Well in my opinion if you make something for fun without the intent of making money from it then why try to after the fact? If your game is good you will always gain something from it (reputation, good will, etc). If that goes well enough then you could put a price-tag on your next release and plan to from the start.
    I guess what I'm trying to say is if you want to make money from your project you should have that intent from the start, hold yourself to the standards that come with it and put a fixed price on it. If you don't then don't and gain the good-will, etc. and (re)consider the option with your next project.

    I don't think putting a game out there for free is a waste in any event so yeah, difference of opinion on that I guess lol
     
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  10. Shaz

    Shaz Veteran Veteran

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    I did this a long time ago. My game was downloaded by thousands. One person paid. And they knew me.
     
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  11. Parallax Panda

    Parallax Panda Got into VxAce ~2014 and never stopped... Veteran

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    @Shaz
    That actually says a lot.

    @Finnuval
    I wouldn't say it's a waste, but not thinking things through could mean you're wasting a better opportunity.

    And yes, it's good to think about whether a game should be a commercial one from the start. But that's not always how development goes. I guess you can make a parallel to an imaginary artist who doodles and sketches all day long. Then one day, without planning to do so he finishes a painting. It's not a masterpiece, he's still somewhat of an amateur, but it's not that bad. And it is a finished painting. Now what to do with it? He could give it to a friend or donate it to charity to gain some goodwill, or, try to sell it for some pocket change to someone. Which is the better option? I dunno.

    Also I'm not sure about "standards for commercial games" (games with a fixed price). In my humble opinion there are none, just vague and biased guidelines. The lower quality the game, the less I'd be willing to pay for it but how much and where to draw the lines are different for everyone. There are some real crap games on STEAM for example that some people have paid for, but I sure wouldn't.

    I guess what I'm trying to say is that almost nothing is below being able to be sold or monetized, especially not if there's not a hard price tag on it. But I'm aware that sometimes building a reputation or fan base would be the better long term investment. And I guess that's why I wanted to compare the three publishing models in the original post to see what everyone's opinions and experiences were.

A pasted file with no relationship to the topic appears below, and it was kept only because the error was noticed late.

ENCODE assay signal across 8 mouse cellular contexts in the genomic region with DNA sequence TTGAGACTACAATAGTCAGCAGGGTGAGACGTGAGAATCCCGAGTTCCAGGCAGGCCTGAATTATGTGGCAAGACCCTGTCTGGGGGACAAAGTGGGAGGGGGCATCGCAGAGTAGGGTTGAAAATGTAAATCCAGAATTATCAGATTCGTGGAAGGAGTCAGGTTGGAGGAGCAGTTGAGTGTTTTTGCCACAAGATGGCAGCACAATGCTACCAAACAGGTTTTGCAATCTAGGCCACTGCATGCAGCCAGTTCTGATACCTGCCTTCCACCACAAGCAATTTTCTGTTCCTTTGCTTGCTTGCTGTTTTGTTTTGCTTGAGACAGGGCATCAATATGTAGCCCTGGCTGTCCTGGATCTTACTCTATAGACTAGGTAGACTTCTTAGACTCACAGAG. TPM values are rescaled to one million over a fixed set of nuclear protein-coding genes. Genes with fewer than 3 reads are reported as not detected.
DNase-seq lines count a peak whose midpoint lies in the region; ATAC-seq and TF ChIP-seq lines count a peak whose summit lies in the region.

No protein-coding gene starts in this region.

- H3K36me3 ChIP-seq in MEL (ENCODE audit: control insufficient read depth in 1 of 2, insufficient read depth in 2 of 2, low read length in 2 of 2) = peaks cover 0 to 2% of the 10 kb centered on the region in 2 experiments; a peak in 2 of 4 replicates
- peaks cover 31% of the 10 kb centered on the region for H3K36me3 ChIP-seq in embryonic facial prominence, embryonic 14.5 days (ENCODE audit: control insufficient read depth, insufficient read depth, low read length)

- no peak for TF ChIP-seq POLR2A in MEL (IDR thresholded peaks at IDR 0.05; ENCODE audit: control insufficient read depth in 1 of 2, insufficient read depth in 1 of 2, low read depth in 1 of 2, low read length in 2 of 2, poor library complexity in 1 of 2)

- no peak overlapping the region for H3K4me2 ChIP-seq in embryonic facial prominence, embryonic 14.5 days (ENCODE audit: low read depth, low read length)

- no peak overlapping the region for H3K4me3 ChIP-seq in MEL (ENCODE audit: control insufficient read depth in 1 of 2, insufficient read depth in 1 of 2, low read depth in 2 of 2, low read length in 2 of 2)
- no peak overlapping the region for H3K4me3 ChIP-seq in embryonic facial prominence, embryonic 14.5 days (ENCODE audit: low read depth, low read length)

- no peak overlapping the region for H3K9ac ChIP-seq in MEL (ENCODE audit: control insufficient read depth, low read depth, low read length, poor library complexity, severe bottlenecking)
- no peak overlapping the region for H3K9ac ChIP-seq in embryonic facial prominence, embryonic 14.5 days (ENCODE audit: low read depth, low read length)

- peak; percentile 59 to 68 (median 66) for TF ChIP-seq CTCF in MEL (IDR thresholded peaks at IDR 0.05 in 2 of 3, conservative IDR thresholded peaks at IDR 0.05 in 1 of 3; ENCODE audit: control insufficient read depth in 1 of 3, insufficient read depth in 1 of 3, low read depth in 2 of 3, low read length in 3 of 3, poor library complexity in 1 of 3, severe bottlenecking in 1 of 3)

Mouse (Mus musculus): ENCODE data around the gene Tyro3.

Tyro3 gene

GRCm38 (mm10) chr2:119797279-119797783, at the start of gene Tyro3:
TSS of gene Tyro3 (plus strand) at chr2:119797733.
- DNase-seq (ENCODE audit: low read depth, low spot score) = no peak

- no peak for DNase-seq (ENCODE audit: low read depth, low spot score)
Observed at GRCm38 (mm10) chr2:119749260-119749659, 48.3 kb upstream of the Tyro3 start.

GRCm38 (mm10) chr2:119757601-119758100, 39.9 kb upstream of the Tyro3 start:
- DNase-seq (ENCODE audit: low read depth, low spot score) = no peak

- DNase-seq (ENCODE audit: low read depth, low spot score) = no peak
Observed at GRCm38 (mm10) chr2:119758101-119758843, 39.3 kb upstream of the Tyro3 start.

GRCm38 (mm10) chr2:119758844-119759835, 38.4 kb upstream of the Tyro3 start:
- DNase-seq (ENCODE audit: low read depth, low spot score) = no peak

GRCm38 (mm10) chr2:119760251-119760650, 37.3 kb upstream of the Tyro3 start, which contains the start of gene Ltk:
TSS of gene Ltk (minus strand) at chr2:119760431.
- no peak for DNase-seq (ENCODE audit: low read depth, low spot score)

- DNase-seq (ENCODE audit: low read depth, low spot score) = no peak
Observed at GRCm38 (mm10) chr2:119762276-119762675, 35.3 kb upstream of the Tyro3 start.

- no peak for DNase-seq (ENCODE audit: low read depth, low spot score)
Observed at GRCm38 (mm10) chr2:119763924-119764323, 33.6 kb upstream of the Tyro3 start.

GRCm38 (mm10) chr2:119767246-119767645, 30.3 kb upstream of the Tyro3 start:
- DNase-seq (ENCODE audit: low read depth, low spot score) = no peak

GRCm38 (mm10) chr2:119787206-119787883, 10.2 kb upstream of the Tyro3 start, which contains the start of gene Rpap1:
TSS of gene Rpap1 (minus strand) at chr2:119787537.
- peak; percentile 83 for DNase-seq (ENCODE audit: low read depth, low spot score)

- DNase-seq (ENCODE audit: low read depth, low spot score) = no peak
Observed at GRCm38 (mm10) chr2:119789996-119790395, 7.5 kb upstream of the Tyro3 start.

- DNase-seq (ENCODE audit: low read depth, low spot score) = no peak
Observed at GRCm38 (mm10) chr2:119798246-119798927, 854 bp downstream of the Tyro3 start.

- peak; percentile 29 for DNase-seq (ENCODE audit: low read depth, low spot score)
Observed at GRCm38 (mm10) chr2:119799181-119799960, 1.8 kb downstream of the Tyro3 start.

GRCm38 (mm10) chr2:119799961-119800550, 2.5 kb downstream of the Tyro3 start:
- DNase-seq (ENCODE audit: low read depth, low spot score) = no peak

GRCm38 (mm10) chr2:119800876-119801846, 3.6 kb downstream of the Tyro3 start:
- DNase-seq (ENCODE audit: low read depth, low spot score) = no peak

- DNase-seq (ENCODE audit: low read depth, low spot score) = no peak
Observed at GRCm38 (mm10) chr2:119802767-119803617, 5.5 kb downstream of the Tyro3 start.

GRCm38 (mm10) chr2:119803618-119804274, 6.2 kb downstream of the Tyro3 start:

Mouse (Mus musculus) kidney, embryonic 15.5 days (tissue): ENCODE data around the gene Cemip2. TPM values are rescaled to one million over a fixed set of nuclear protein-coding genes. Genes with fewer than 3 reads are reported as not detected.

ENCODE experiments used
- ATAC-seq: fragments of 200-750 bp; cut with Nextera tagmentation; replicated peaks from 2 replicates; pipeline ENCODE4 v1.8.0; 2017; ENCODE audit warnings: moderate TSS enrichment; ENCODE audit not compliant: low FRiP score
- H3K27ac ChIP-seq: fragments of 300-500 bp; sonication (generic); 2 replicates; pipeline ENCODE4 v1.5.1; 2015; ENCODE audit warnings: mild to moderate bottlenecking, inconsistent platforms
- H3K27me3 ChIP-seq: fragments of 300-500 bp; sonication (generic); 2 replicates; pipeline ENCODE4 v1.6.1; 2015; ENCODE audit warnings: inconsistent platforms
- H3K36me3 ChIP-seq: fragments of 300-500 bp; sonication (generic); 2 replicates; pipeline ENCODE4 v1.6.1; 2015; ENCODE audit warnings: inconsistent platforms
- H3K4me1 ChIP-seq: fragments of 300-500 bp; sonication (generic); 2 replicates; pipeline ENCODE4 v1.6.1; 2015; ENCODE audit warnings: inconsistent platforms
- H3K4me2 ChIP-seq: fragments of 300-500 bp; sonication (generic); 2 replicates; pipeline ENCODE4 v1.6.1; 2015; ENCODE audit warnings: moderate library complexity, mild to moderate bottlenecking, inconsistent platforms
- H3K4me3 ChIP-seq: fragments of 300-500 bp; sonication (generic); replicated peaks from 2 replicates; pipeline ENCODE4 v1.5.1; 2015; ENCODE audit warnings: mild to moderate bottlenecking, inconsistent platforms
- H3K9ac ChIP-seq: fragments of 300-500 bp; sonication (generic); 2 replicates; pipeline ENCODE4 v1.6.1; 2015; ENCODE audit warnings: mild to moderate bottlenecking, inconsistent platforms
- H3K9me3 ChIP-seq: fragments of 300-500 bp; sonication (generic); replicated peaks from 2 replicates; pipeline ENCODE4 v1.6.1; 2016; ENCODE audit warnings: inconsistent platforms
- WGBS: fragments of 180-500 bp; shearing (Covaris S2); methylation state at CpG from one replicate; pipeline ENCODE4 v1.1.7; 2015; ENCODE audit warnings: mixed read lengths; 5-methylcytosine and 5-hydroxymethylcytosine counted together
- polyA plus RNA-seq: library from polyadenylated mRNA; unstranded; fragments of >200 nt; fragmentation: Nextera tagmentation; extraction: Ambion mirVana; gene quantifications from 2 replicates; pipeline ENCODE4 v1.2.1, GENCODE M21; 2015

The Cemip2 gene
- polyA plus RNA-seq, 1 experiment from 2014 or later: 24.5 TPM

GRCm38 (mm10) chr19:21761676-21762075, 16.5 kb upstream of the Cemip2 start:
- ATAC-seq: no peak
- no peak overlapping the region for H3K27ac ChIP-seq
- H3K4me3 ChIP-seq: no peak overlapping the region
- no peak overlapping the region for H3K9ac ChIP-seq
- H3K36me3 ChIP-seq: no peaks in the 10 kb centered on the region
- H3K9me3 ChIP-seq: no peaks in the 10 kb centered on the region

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  12. Finnuval

    Finnuval World (his)story builder and barrel of ideas Veteran

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    Well as someone who makes 'art' (cough cough) from time to time...

    The donate/give to friend option is exactly what i do haha It's why more then one person on this forum has fan-art made by me, or a profile pic, or something haha

    Back on topic though, I feel that if your goal is to make money it should be your goal from the start if that's not the case getting the long-term investment of rep./goodwill is the better bet and it's not like you lost something if you hadn't planned on gaining anything anyway.

    Of course by no means is what i say truth or anything, it's just my view on the matter is all :D
     
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  13. Parallax Panda

    Parallax Panda Got into VxAce ~2014 and never stopped... Veteran

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    @Finnuval
    Point taken! I guess, if all I wanted was money then RPG maker would be a very bad way to spend my time. The reason I've been hooked on RM since 2014 is because I genuinely love the intuitive and creative work process the engine gives you. And I like making games and stuff.

    But that's not to say I'm not looking out for money. I'm a money hungry rat, willing to take cents and dollars wherever the opportunity presents itself - unless I have to do something immoral or criminal. But that's the mentality that comes with relative poverty I guess. I'm not in a position where I can afford to pass up a chance to make money, even if that was not my intent from the get go. So yeah, I guess my intent with RPG maker is not to make money... but if I can, I still want to.